• Sorry, I should have proofread. form of course, not from. Better grammar, as well would have been helpful, though I think it’s readable.

  • Dan

    Mr. Santorum’s rhetorical tone is a problem…it suggests that he does not want dialog, that he knows best. I would rather he made his argument without the “It made me want to throw up” language. As to substance, I think that Stanley Hauerwas’s Resident Aliens could be instructive.

  • scotmcknight

    Indeed, Dan, Resident Aliens would be a good book for Santorum to take on Spring Break!

  • DRT

    Is that a Sci-Fi book? I could sure use one 😉

  • Doug Indeap

    Separation of church and state, a bedrock principle of our Constitution, is hardly “absolute”–at least not in the cartoonish sense Santorum supposes President Kennedy meant in his 1960 speech. Kennedy did not remotely suggest that faith is not allowed in the public square. In asserting otherwise, Santorum sets up a silly “straw man” against which he then boldly battles. What nonsense.

    It is important to distinguish between the “public square” and “government” and between “individual” and “government” speech about religion. The constitutional principle of separation of church and state does not purge religion from the public square–far from it. Indeed, the First Amendment’s “free exercise” clause assures that each individual is free to exercise and express his or her religious views–publicly as well as privately. The Amendment constrains only the government not to promote or otherwise take steps toward establishment of religion. As government can only act through the individuals comprising its ranks, when those individuals are performing their official duties (e.g., public school teachers instructing students in class), they effectively are the government and thus should conduct themselves in accordance with the First Amendment’s constraints on government. When acting in their individual capacities, they are free to exercise their religions as they please. If their right to free exercise of religion extended even to their discharge of their official responsibilities, however, the First Amendment constraints on government establishment of religion would be eviscerated. While figuring out whether someone is speaking for the government in any particular circumstance may sometimes be difficult, making the distinction is critical.

    Nor does the constitutional separation of church and state prevent citizens from making decisions based on principles derived from their religions. Moreover, the religious beliefs of government officials naturally may inform their decisions on policies. The principle, in this context, merely constrains government officials not to make decisions with the predominant purpose or primary effect of advancing religion; in other words, the predominant purpose and primary effect must be nonreligious or secular in nature. A decision coinciding with religious views is not invalid for that reason as long as it has a secular purpose and effect.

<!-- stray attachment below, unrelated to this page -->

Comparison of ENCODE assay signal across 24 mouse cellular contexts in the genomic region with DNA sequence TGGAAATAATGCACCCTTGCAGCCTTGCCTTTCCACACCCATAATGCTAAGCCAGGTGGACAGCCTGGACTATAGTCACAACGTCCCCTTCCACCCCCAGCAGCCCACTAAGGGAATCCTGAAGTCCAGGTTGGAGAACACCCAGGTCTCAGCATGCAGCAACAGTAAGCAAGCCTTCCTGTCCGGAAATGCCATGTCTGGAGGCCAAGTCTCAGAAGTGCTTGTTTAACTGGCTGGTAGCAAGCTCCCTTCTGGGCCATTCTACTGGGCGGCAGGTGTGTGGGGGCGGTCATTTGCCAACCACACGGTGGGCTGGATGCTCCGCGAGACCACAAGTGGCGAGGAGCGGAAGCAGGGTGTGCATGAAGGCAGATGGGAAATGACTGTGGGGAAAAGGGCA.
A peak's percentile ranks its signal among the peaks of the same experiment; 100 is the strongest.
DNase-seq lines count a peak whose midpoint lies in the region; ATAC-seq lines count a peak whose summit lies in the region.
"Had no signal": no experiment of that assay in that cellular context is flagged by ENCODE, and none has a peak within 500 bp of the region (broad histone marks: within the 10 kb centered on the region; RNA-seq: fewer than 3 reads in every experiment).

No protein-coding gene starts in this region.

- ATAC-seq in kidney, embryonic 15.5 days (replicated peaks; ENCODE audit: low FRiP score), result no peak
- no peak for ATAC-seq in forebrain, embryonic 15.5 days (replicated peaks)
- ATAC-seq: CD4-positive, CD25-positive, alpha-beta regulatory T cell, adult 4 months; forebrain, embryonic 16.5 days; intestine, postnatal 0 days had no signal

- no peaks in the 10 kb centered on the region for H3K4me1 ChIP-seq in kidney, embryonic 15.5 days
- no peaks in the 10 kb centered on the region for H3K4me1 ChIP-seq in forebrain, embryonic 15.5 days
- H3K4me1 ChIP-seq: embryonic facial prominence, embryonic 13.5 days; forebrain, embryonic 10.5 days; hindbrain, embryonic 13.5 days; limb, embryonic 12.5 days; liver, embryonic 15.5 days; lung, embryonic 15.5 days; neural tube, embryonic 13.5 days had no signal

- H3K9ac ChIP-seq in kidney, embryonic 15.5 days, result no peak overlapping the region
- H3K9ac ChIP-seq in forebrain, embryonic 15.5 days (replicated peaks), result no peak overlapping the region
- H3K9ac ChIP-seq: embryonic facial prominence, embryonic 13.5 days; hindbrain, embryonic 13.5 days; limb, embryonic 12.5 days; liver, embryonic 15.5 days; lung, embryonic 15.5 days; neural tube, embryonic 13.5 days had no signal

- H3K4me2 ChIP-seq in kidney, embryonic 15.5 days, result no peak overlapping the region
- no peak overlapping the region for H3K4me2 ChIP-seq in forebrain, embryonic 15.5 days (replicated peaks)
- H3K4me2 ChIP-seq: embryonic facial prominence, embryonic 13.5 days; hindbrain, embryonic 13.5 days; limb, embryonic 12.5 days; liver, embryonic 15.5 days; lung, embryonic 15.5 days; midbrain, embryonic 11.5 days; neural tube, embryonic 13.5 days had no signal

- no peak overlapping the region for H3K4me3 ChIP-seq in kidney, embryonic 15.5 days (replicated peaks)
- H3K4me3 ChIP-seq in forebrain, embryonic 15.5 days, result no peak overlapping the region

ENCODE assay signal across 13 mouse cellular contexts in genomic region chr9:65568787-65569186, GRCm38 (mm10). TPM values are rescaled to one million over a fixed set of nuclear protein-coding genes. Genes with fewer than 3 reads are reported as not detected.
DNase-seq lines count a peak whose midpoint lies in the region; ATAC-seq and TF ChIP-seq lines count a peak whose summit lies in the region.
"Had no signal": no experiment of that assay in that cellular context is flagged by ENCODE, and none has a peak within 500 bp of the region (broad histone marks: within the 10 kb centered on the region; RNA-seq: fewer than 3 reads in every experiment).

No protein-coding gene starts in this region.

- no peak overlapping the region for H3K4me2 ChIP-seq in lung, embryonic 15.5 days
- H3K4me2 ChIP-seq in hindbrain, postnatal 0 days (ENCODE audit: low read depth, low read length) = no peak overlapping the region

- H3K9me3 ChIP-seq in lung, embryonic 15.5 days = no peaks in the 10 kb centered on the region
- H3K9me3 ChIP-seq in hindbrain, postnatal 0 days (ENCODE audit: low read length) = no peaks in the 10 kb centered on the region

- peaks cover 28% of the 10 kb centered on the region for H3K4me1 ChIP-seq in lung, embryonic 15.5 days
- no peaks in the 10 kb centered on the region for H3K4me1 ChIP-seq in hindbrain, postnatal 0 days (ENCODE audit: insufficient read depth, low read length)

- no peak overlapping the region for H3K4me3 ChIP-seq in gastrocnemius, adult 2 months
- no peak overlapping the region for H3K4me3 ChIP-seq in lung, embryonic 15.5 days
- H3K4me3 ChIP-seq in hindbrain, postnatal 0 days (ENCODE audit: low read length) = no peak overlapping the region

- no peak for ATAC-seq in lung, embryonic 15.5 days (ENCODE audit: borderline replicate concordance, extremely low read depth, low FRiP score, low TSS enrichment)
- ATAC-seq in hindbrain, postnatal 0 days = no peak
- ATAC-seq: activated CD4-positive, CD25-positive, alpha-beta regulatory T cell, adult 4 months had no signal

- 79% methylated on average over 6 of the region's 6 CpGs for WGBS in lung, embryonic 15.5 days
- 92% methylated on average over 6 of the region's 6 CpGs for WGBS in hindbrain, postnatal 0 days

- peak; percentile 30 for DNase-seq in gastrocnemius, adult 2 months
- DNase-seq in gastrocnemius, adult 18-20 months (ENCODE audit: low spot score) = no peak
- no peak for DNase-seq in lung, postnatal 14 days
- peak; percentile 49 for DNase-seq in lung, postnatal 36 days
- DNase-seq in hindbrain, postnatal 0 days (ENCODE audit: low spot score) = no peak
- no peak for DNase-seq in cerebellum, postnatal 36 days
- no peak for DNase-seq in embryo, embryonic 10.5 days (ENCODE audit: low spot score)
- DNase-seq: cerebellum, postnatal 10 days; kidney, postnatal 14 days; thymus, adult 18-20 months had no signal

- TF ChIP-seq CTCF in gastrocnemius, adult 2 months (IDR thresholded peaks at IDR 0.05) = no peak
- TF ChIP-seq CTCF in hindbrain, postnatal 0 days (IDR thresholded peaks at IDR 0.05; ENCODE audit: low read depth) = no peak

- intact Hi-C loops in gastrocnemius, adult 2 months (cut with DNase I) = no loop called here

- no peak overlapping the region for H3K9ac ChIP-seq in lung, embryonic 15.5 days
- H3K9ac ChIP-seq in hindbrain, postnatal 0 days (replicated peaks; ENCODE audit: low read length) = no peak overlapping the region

The Constitution, including particularly the First Amendment, embodies the simple, just idea that each of us should be free to exercise his or her religious views without expecting that the government will endorse or promote those views and without fearing that the government will endorse or promote the religious views of others. By keeping government and religion separate, the establishment clause serves to protect the freedom of all to exercise their religion. Reasonable people may differ, of course, on how these principles should be applied in particular situations, but the principles are hardly to be doubted. Moreover, they are good, sound principles that should be nurtured and defended, not attacked. Efforts to undercut our secular government by somehow merging or infusing it with religion should be resisted by every patriot.

    Wake Forest University has published a short, objective Q&A primer on the current law of separation of church and state–as applied by the courts rather than as caricatured in the blogosphere. I commend it to you.

  • CGC

    You made this a merrier day as I smile and laughed. Thanks. From a sci-fi fan 🙂

  • T

    This speech of Kennedy’s was entirely focused on the fear being stoked by his opponents that a Catholic president would have to take orders from the Pope. Kennedy was dealing with a political scare tactic of his opponents, and that’s all he was trying to do.

    Now, in defeating that political threat to himself did he use extreme language to make the point? Absolutely. But every line should be taken as an answer to the questions of the day: “Would you as a Catholic president submit yourself to the Pope so that the Pope, and not you, would be the POTUS, for all intents and purposes? How much influence will the Pope have, exactly, in the Kennedy Administration?”

    His speech was not about a religion-free public square (a notion that would have angered the people he was attempting to put at ease). His speech was about an independent White House inhabited by a Catholic. The fact that this was a new problem for the US as late as the 1960’s (!) shows how deeply and profoundly Protestant Christianity had indeed provided the set and the stage for our government and politics from their inception.

  • Amos Paul

    You know what makes me want to throw up? Virtually everything Santorum says.

    On Birth Control (He wants to criminalize it) — “Many of the Christian faith have said, well, that’s okay, contraception is okay. It’s not okay. It’s a license to do things in a sexual realm that is counter to how things are supposed to be.”

    He’s still fighting the Crusades! — “The idea that the Crusades and the fight of Christendom against Islam is somehow an aggression on our part is absolutely anti-historical. And that is what the perception is by the American Left who hates Christendom. … What I’m talking about is onward American soldiers. What we’re talking about are core American values.”